TAMPA — I-275 near the E. Hillsborough Avenue exit is still going to lose a commuting landmark.
The Seminole Heights Baptist Church will be razed to make way for a free-standing emergency room for Memorial Hospital of Tampa.
The church’s white steeple, which has towered above I-275 for decades, will still be removed from the property.
But it might be spared from the wrecking ball.
Nashville-based HCA Healthcare, which owns the church property at 801 E. Hillsborough Ave. and operates Memorial Hospital, is seeking ways to save the iconic steeple and donate it a new owner.
The owner of Ella’s Americana Folk Art Cafe, located less than half a mile away, says her business is among those being considered.
“Everyone in the neighborhood is ecstatic,” cafe owner Melissa Deming said. “It has been a neighborhood landmark for so long that we want to keep it here.”
She does not know when the steeple would come down, how it would be delivered or in what way it would be incorporated into her cafe at 5119 N. Nebraska Ave. She thinks it is about 30 to 40 feet high.
“We’re still in the planning phases,” Deming said. “I will cross my fingers and hope it comes down safely in one piece.”
Memorial Hospital spokesperson Cindy Cucuz confirmed via email that they want to save the steeple but stopped short of naming the cafe as an option.
The hospital “has been researching options to preserve the church steeple and donate it to an individual or organization that will take responsibility to ensure it is safely maintained,” Cucuz said. “At this time we are still working through details.”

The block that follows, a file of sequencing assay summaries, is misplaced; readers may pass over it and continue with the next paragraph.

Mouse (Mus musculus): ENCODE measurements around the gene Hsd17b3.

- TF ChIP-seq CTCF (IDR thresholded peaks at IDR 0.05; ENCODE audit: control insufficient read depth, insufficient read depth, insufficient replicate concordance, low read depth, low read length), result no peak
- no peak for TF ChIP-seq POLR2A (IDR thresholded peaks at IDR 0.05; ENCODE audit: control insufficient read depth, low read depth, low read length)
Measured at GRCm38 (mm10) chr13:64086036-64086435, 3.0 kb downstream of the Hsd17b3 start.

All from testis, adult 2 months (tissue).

The church building was erected in 1949 and served as home to Seminole Heights Baptist Church until last year. The church leadership announced in June that they intended to sell the property.
Residents asked the city’s Historic Preservation Commission at a public meeting that month to label the church building a local historic landmark. Among their arguments was that the steeple was a commuting landmark. That would have saved it from demolition. Such designation typically comes at the request of the property owner — it is rare that the city forces it upon an owner.
Church leaders argued that the building was not historic and the property was worth more if the structure was demolished.
The preservation commission ruled in favor of the church.
In November, HCA Healthcare purchased the Seminole Heights Baptist Church’s 3.5-acre campus for $6.9 million.
“Anyone who would like to help us give it a new home should reach out,” Deming said. “We could use some architectural advice.”